IU Powerlifting Club captain Shelby Miles is training for another year in hopes of maintaining her national champion title. The Franklin, Indiana, native became the first woman in IU history to win USA Powerlifting Collegiate Nationals in April.
“Winning for IU was amazing,” Miles said. “It’s different when it’s all college students. It was the best meet that I’ve ever had, and I saw my hard work pay off.”
Miles was a key individual in helping start the IU Powerlifting Club in fall 2017.
“The club has been amazing, and it’s still growing,” she said. We had a really great start so far this year, so I’m optimistic to what’s to come for the team. It’s been helpful to have that community here at IU full of people who share the same passion.”
Club members meet every Sunday at the Iron Pit Gym for their workout. Miles writes workout programs for some of the women on her team. The 30 members include students who want to compete in meets and students who are just interested in learning more about the sport and want to gain experience. The club hopes to bring a team to the Collegiate Nationals this year.
Miles was not always a true fan of the sport. She was required to take it during her freshman year of high school. She started lifting more during her sophomore year as a way to stay in shape between her high school volleyball seasons.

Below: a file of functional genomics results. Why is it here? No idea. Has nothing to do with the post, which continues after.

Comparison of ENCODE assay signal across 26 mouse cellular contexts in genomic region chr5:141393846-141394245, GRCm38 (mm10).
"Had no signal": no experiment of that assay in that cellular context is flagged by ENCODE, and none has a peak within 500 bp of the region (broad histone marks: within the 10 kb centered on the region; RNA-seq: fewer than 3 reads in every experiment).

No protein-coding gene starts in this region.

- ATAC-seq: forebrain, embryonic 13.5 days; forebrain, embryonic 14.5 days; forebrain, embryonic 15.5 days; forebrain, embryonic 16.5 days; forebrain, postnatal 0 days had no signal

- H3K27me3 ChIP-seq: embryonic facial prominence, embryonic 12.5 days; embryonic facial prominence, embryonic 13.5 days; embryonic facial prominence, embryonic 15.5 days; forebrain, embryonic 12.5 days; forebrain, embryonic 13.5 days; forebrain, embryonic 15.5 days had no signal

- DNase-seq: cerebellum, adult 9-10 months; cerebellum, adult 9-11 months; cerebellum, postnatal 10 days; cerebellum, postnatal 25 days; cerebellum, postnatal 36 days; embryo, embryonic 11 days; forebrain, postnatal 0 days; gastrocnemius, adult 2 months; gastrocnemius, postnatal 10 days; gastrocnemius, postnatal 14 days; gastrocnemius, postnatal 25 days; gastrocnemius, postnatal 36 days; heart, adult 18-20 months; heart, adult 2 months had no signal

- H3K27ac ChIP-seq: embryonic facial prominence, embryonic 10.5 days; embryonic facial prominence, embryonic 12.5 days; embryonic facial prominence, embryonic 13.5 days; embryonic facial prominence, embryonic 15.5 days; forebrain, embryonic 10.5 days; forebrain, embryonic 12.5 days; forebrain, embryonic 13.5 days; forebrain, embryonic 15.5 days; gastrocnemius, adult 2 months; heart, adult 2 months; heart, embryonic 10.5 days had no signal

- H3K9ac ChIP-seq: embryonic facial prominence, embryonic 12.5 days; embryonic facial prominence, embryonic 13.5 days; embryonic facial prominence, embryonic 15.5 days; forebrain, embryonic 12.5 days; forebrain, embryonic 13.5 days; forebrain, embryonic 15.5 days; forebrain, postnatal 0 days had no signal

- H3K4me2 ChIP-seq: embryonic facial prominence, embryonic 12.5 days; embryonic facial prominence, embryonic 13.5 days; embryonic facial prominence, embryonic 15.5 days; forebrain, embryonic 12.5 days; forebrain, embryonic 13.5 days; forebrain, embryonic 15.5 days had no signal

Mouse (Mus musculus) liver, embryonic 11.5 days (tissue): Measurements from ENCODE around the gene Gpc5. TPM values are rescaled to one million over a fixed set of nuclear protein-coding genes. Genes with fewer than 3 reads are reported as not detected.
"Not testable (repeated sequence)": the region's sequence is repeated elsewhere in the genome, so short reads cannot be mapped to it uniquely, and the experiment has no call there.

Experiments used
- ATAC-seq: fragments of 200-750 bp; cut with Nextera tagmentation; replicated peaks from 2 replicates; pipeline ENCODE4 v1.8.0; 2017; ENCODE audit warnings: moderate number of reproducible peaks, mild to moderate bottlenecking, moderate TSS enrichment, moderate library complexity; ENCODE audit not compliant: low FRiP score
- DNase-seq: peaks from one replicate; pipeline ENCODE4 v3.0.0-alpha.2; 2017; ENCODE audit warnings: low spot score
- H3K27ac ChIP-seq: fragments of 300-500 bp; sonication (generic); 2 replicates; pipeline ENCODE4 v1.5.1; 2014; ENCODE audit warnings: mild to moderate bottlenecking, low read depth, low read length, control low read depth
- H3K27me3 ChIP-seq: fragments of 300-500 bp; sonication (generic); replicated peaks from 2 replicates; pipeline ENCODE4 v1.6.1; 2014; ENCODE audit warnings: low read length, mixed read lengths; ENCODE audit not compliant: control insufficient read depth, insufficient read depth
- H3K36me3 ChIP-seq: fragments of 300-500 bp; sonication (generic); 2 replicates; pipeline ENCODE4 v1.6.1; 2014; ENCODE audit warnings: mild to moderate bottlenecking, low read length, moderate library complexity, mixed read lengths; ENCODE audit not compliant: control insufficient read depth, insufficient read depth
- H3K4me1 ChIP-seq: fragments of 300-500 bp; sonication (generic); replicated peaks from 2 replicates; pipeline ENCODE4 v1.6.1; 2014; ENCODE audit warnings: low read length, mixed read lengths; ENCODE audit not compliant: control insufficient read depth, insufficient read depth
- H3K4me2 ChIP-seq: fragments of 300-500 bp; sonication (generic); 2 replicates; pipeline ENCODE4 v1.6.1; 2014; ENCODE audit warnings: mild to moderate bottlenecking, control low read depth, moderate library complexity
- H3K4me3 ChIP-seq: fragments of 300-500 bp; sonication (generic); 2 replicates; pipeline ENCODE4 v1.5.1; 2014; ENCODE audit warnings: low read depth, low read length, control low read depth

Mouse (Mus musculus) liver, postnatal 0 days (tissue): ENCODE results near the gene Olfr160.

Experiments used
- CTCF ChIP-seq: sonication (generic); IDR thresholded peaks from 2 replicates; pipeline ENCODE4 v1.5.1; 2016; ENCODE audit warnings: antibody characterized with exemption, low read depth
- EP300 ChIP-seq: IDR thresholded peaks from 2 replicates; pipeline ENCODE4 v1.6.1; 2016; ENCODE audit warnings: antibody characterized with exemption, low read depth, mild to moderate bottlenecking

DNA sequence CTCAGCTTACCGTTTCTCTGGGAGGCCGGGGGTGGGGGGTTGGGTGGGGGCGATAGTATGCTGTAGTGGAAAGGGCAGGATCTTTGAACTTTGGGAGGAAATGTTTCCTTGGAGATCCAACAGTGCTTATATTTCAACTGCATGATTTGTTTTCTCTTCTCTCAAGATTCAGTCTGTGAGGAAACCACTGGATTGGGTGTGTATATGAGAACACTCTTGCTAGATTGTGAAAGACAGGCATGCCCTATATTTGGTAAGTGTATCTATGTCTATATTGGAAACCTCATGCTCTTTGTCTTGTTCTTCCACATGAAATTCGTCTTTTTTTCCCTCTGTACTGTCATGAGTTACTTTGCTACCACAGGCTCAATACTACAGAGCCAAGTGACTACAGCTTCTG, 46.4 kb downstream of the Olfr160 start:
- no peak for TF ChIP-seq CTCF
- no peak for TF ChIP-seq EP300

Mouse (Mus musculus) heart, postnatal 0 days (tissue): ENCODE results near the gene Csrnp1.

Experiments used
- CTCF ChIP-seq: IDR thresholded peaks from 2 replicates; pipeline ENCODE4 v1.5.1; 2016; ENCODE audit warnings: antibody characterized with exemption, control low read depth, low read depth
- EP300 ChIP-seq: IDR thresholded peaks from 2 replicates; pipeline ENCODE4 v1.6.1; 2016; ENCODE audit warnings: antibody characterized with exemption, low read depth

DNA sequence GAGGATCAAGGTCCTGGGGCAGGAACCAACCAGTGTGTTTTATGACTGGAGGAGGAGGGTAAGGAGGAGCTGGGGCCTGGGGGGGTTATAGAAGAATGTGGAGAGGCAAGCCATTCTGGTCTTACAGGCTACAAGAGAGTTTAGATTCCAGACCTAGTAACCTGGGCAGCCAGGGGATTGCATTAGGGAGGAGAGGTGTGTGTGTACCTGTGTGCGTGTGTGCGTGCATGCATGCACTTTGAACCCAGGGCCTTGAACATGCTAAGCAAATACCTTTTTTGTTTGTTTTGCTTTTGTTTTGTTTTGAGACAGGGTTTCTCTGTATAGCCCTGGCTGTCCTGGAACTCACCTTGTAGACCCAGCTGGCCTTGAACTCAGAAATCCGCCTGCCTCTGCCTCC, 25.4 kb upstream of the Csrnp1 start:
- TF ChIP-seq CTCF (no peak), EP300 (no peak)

As her powerlifting coach noticed her putting in time and effort, he convinced her to try a powerlifting meet.
“I didn’t even know that you could compete in powerlifting,” Miles said. “I went and gave it a shot and ended up winning the meet. It got me into more meets and ultimately led me to where I am today.”
Miles continues to train with the same coach who provides her with specific workouts for the week. Each workout plan’s intensity is based on the proximity to a meet. She can be found training 20 hours per week at Bloomington’s Iron Pit Gym and attending three to five meets annually.
Photo by James Brosher, Indiana University
A typical powerlifting meet consists of three sections of scoring: squat, bench press and deadlift. Each athlete has three tries for each section, and the top score from each is scored together for a final result.
“There is such a build-up to one single meet, so that’s why lifters do so little per year,” Miles said. “The nature of the sport is unlike any other, and that’s why I love it. You can see the hard work building up for one meet.”
With only four weeks until nationals, Miles is preparing for a new age division. She has supportive backing from loved ones; her family accompanies her to all her meets across the nation.
The tourism hospitality and event management student is still able to balance the training and school work.
“It can be a challenge with the time commitment to train,” Miles said. “I go into the school year expecting it, and it all works out with good time management.
“I can see myself doing this for a long time. It’s such a unique sport in that there are so many different age groups participating in it. There are 80-year-old women at the same meets that I participate in.”